Location: Corn, Soybean and Wheat Quality Research2012 Annual Report
1a. Objectives (from AD-416):
Identify candidate proteins and genes that are responsible for aphid resistance of Rag2 gene.
1b. Approach (from AD-416):
Proteomics and transcriptomics research on soybean aphid infested and control tissue samples from BC4 near siogenic lines (NILs) with and without the Rag2 gene will be perfomed to identify the proteins and transcriptomes that may express differentially between NILs. Samples will be collected after 0, 2, 4, 8, 24, 48, and 72 hours after infestation with aphids. The proteins and transcriptomes that are unique to the resistant lines will be used as the candidates for further research.
3. Progress Report:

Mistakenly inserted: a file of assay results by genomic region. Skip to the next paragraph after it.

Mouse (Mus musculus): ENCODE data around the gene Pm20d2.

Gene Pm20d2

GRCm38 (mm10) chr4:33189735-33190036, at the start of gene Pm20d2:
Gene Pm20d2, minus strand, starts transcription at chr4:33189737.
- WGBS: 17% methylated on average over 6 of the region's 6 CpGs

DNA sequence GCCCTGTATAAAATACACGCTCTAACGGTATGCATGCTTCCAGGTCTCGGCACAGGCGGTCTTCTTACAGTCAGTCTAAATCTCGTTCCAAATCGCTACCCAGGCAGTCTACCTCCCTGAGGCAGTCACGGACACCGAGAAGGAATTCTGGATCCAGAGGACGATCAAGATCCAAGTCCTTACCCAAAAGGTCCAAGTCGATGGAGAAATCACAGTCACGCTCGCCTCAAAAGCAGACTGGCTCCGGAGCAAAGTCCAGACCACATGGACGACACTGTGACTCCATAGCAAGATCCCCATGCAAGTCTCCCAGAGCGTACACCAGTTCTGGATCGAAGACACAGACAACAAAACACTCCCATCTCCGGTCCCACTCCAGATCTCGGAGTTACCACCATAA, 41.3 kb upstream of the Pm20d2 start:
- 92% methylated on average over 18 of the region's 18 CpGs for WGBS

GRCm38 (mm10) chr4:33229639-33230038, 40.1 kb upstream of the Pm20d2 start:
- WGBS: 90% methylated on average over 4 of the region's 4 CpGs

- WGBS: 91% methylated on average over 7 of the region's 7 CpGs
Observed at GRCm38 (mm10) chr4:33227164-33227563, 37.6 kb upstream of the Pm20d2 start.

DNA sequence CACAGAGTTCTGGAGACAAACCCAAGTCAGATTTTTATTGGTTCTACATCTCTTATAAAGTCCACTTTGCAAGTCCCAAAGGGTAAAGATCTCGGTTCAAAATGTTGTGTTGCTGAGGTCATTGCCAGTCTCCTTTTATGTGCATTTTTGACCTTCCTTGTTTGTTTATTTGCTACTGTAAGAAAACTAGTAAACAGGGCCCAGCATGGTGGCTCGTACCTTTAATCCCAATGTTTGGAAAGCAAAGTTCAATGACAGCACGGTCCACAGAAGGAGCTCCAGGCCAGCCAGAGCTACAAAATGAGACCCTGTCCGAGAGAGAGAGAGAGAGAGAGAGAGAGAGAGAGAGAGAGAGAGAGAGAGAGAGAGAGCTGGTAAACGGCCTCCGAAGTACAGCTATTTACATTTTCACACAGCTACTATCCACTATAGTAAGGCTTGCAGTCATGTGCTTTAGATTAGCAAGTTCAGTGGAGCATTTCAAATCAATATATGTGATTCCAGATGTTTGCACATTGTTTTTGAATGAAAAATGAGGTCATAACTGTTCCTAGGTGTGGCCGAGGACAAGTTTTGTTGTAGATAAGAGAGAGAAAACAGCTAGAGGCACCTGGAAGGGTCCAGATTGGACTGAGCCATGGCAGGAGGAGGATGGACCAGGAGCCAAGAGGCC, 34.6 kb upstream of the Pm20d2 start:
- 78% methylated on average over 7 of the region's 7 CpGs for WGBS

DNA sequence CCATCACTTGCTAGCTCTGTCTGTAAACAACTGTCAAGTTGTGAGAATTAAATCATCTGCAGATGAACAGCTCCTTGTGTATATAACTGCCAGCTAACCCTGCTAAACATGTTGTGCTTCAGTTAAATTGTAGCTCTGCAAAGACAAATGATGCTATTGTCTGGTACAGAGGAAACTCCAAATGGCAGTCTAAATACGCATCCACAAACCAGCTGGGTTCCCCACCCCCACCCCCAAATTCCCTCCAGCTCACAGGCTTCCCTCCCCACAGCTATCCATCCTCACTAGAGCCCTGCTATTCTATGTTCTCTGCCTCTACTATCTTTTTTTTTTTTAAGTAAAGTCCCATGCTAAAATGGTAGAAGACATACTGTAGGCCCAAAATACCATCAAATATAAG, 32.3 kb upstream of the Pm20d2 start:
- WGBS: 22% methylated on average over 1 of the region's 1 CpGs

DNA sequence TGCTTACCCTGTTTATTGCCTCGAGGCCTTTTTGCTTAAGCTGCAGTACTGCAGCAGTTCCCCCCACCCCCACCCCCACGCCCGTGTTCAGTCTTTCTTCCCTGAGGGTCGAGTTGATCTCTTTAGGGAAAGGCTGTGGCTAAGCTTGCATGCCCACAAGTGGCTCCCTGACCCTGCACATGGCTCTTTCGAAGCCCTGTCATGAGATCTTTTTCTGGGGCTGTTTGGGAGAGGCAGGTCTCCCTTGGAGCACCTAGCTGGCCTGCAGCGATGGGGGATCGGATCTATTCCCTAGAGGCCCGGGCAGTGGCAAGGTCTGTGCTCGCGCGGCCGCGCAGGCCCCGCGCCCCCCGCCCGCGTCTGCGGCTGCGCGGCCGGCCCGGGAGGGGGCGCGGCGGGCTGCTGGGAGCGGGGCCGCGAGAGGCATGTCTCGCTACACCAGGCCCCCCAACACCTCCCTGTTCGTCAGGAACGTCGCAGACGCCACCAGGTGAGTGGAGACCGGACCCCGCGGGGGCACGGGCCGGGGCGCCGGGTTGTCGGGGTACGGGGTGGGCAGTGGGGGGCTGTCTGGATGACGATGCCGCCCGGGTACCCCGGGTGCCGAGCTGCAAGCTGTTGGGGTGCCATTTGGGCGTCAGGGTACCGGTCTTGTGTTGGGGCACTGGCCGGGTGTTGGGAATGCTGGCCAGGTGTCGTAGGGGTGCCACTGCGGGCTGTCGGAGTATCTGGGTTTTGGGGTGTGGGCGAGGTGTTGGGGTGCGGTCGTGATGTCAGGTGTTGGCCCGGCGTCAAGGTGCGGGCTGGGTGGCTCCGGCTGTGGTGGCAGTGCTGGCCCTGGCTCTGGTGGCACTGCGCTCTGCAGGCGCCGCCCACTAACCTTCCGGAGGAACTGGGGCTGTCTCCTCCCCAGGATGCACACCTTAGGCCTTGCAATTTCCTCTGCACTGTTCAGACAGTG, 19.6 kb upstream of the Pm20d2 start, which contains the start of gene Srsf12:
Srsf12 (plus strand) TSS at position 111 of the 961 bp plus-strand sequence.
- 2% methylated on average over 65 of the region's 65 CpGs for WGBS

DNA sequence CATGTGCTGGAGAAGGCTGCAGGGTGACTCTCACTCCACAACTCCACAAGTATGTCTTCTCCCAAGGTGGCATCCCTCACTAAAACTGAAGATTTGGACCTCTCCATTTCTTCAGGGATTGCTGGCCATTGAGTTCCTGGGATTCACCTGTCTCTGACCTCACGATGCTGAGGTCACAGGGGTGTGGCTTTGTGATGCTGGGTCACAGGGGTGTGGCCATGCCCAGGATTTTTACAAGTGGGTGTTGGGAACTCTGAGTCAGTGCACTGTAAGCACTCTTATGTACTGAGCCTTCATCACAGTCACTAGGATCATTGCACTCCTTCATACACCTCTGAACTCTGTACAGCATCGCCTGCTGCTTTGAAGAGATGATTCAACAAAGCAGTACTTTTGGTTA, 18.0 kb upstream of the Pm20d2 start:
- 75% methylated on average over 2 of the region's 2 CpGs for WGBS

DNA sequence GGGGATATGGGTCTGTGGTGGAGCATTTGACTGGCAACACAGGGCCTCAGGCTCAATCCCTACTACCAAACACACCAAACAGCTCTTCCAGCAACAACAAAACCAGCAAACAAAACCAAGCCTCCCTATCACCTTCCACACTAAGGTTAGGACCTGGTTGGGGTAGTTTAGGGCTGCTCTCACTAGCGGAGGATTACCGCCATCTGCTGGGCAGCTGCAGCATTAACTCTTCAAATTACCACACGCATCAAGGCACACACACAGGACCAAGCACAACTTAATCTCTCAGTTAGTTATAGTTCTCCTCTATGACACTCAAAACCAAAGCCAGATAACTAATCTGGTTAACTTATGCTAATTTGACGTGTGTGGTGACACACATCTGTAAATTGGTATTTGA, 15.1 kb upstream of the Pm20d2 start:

Data coming from the second sequencing of the libraries were analyzed. A gene was considered expressed when reads matching this gene were detected for 2 biological replicates of the same time point. About 46 000 genes were found expressed in both Rag2 (resistant) and rag2 (susceptible) lines. More than 80% of these genes were found expressed in the 5 time points of the kinetic for both the resistant and the susceptible lines. Statistical analysis (EdgeR p-Value<0.05, Cuttdiff p-Value<0.05, fold change ratio >2 or <0.5) identified a total of 2,361 genes regulated between Rag2 and rag2 lines. The number of genes found regulated are 124, 633, 1204, 233, 929 for t0, t4, t8, t24, and t48, respectively. About 70% of these genes were found upregulated in the resistant line in comparison to the susceptible one. Three genes present in the Rag2 locus were found upregulated in the resistant line in at least one time point. However, Glyma13g26000.1 encoding a putative resistant gene (nucleotide-binding site leucine-rich repeat protein) was not found regulated. Williams82 soybeans were bombarded using gold particles coated with the different Virus Induced Gene Silencing (VIGS) constructs in order to produce the viral particles which were planned to be used to infect Rag2 soybean to silence the seven genes present in the rag2 locus. However, the viral infection symptoms were too weak to use these plants for subsequent infections. Rag2 soybeans may have to be bombarded directly using the viral particle. Life time summary: The soybean aphid, a plant sap sucking insect, has become an important soybean pest in the USA and infestation of soybean by this insect can lead to significant yield losses. The Rag2 gene of soybean, providing resistance to soybean aphid biotypes I (Illinois) and II (Ohio), was identified by researchers in Ohio. A proteomic analysis is currently being performed on near isogenic lines (NILs) with the Rag2 gene for resistance or rag2 for susceptibility to the soybean aphid to unravel mechanisms of aphid resistance. Soybeans were grown in an environment controlled greenhouse to the V1 (first trifolitate) stage and infested with 20 adult soybean aphids of biotype II. Leaves were collected in four replicates at 0, 2, 4, 8, 24, 36, 48, 72 and 96 hours after infestation. The biological material was produced at the Ohio State University and then shipped on dry ice to researchers at the University of Missouri-Columbia for proteomic analysis. Proteins and ribonucleic acid (RNA) from 4 biological replicates of Rag2 and rag2 NILs 48 hours after aphid infestation were extracted using the Trizol method, enabling us to compare transcriptomic and proteomic data coming from identical biological material. Proteomic analysis was performed the first time. Proteins (50 µg) were separated by 1D gel electrophoresis and stained by colloidal Coomassie blue. Each line of the gel was divided into 12 bands and digested by Trypsin. Tryptic peptides were analyzed on Time of Flight-Mass spectrometer using a 43 mm chip. Fourteen hundred and eighty proteins were detected in at least 3 biological replicates of Rag2 or rag2 NILs. Statistical analysis identified 112 proteins differentially regulated between NILs 48 hours after aphid infestation. The cutoffs of fold change ratio used were 1.8 for the upregulated proteins (p) and 0.55 for the downregulated proteins. The p-value cutoff used was p<0.05. Proteins and RNA were extracted from other time points including 0, 2, 4, 8, 24, 36, 72 and 96 hours after infestation. Trypsin digestion was performed on proteins extracted from infested leaves 24 hours after aphid infestation. Since December 2010, proteins from the first biological replicate of Rag2 and rag2 lines 0, 8, 24, 36, 48, 72 and 96 hours after aphid infestation were separated by 1D gel electrophoresis, cut into 12 bands and digested with trypsin. Tryptic peptides were analyzed on a Linear Trap Quadripole -Orbitrap. Preliminary results show the identification of about 2000 proteins per sample. Protein from Rag2 and rag2 lines (replicate 1) 2 and 4 hours were digested with trypsin and are ready to be analyzed by mass spectrometry. A high throughput RNA sequencing (RNA-seq) approach was used to examine Messenger RNA expression in Rag2 and rag2 soybean leaves 0, 4, 8, 24 and 48 hours after aphid infestation. About 20 million reads were obtained for each sample. Data is currently being analyzed in order to identify genes differentially regulated in aphid -resistant and aphid-sensitive soybean lines. More sequencing was done using latest Illumina technology in 2011. The new sequencing data gave in depth transcriptomic analysis and enabled us to identify more genes differentially regulated between the two soybean lines that differ in their resistance to aphids. The correlation between the Quantitative Reverse Transcription-Polymerase Chain Reaction (qRT-PCR) and RNA-seq data was not satisfactory enough using the first pipeline. A second pipeline to analyze RNA-seq data was developed using Cufflinks and cutdiff. The overlap of genes found differentially regulated using both pipelines correlates satisfactorily with qRT-PCR data. These two pipelines will always be used in parallel in the future. VIGS approach is used to silence the 7 Rag2 genes in the resistant lines and to study the phenotype of the transformed plants towards aphid infestation. Sequence analysis of the 7 genes was performed to design a specific fragment for each gene that can be used for VIGS experiment. Primers were designed on these specific fragments and all seven genes were amplified from the resistant line. PCR products were then cloned, positive colony PCR were obtained for all the genes using specific primers. This project enhances/expands on objective 2B (Characterize and map aphid resistance genes in three soybean plant introductions) of the parent project.